The positioning of all these ambitious attackers vis-a-vis legacy arrays can be summarised in a chart:

NAS BLock TRansitions

Six NAS/block heartland attacking technologies

The storage heartland arrays from suppliers such as Dell, EMC, Fujitsu, HDS, HP, IBM and NetApp have extended their functionality in the face of these threats, with:

  • All-flash configurations and new all-flash product lines
  • Hybrid flash/disk configs
  • Scale-out through clustering and parallel file system/object storage product lines
  • And most emphatically, hybrid cloud systems featuring cloud-style storage service for users and links to/integration with the terrible trio of public cloud suppliers — Amazon, Azure and Google.

Invading tech weaknesses

So far the invaders haven't felt any impact on their business growth from these reactive actions, and legacy array sales growth has faltered. Not that the invaders don't have their own weaknesses. For example:

  • All-flash arrays — immature data services, raw cost, separate silo management except HDS and HP, justified for primary data only
  • Hybrid arrays — separate silo management, immature data services
  • Go-faster HPC-style arrays — high cost, complexity, multiple SW technologies
  • Hyper scale-out stores — (object storage) limited performance
  • Server-side storage converged/hyper-converged systems — unproven scalability of capacity and storage performance, immature data services
  • The public cloud — data access latency, large file transfer costs, security, reliability

10-year prospect

Let's take a 10-year view and ask where this is going?

There won't be one replacement for legacy storage arrays. Instead each of the six invading technologies will get their piece of the pie, but not all of it. A substantial chunk will be left for the legacy array suppliers, but not a big enough piece to support all the products pitched at it by the suppliers listed above.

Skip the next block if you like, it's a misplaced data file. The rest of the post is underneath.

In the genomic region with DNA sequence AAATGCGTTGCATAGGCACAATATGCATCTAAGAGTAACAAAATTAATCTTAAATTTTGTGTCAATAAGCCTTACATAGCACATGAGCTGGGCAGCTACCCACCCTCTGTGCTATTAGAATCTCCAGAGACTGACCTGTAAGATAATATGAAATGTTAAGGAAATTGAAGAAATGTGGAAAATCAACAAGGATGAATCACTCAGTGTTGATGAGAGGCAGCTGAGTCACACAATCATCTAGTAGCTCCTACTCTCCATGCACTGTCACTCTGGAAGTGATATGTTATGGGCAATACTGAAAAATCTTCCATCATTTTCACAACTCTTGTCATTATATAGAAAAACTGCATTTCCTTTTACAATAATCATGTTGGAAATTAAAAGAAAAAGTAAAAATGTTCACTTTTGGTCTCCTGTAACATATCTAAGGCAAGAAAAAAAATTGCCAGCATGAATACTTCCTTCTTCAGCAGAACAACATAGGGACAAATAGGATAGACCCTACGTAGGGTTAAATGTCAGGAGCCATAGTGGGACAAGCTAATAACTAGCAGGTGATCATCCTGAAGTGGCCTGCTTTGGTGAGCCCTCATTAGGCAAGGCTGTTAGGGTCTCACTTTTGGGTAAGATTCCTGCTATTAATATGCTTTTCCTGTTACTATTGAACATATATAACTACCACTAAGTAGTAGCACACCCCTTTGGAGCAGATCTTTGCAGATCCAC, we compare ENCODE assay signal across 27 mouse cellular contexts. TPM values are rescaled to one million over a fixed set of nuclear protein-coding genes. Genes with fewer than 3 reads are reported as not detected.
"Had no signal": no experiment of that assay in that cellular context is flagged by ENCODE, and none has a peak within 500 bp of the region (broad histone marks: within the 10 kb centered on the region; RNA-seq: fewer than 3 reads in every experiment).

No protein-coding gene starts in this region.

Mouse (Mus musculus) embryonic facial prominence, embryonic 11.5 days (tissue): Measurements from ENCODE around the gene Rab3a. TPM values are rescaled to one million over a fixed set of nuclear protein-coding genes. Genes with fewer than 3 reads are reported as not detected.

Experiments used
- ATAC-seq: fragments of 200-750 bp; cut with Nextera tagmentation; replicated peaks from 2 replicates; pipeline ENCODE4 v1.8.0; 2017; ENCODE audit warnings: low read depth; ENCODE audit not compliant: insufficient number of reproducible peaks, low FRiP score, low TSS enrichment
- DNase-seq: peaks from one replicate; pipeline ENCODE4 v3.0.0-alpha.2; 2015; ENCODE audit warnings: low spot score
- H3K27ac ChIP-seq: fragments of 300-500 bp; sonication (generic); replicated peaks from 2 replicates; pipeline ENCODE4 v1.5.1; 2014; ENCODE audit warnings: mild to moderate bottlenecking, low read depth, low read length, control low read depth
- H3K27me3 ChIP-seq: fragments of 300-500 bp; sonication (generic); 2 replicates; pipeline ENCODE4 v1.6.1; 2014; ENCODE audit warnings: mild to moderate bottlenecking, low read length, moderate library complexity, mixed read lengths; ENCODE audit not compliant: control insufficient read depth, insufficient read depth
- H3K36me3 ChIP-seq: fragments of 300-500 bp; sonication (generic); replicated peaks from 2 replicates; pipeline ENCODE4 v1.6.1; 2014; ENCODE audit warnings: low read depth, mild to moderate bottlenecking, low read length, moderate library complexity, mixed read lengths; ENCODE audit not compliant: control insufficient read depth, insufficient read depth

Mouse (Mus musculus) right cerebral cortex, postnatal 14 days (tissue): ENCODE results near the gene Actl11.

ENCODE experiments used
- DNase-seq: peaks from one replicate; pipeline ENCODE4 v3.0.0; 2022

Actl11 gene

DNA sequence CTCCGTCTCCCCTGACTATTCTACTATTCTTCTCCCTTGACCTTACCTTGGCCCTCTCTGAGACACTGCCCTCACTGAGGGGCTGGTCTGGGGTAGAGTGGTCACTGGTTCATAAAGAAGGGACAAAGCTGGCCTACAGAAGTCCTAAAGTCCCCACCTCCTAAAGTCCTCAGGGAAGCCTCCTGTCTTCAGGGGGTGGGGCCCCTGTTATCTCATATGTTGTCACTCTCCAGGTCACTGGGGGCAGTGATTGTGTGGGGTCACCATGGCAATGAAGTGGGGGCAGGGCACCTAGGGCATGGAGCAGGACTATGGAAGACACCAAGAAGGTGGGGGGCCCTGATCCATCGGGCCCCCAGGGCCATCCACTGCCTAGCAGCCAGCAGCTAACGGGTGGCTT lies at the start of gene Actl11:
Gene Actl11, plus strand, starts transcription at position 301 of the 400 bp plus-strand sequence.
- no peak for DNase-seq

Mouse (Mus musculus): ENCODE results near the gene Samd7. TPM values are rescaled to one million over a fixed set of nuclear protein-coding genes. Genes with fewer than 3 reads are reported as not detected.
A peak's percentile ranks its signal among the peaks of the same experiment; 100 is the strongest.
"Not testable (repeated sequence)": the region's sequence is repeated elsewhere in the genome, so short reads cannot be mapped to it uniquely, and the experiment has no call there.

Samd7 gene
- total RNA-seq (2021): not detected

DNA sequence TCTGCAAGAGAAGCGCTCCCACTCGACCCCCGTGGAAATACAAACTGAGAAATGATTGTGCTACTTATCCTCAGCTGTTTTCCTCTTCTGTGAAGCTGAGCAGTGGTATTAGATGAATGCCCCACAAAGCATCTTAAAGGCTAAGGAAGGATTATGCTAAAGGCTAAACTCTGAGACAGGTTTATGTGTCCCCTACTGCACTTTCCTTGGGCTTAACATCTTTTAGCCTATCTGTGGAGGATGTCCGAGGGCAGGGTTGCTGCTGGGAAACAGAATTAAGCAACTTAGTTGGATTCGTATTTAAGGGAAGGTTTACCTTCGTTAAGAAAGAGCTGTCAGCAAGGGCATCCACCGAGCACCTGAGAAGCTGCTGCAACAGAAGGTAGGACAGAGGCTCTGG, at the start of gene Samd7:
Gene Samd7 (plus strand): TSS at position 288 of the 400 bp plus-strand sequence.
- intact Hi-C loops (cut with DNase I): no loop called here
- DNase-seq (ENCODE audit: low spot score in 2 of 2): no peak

HP and NetApp are in good shape as they each essentially have one unified file/block product line; 3PAR StoreServ and ONTAP FAS respectively.

Dell is moving that way by combining the EqualLogic and Compellent lines into a single product set. IBM has a problem; too many overlapping products. Storwize will probably emerge as the main product with the DS8000 safeguarded by mainframe customers. XIV and DS-whatever-else disk arrays will probably fall away over time.

EMC has a problem with VMAX, VNX and Isilon all being classic file/block arrays. It's conceivable that VMAX and VNX will merge and become scale-out in nature, eroding the role of Isilon, unless EMC sends it towards the hyper-scale-out/object area area.

HDS will likewise have to merge VSP and HUS. Fujitsu will have a tough time with its ETERNUS arrays buy may, we stress may, eventually walk away from the classic file/block array space, concentrating on the newer areas, such as hyper-scale storage with its latest Ceph-using CD 10000 array.

All this is speculation of course, and in-house speculation at that, coming from the Vulture staring at its own naval through the feathers. What a prospect. ®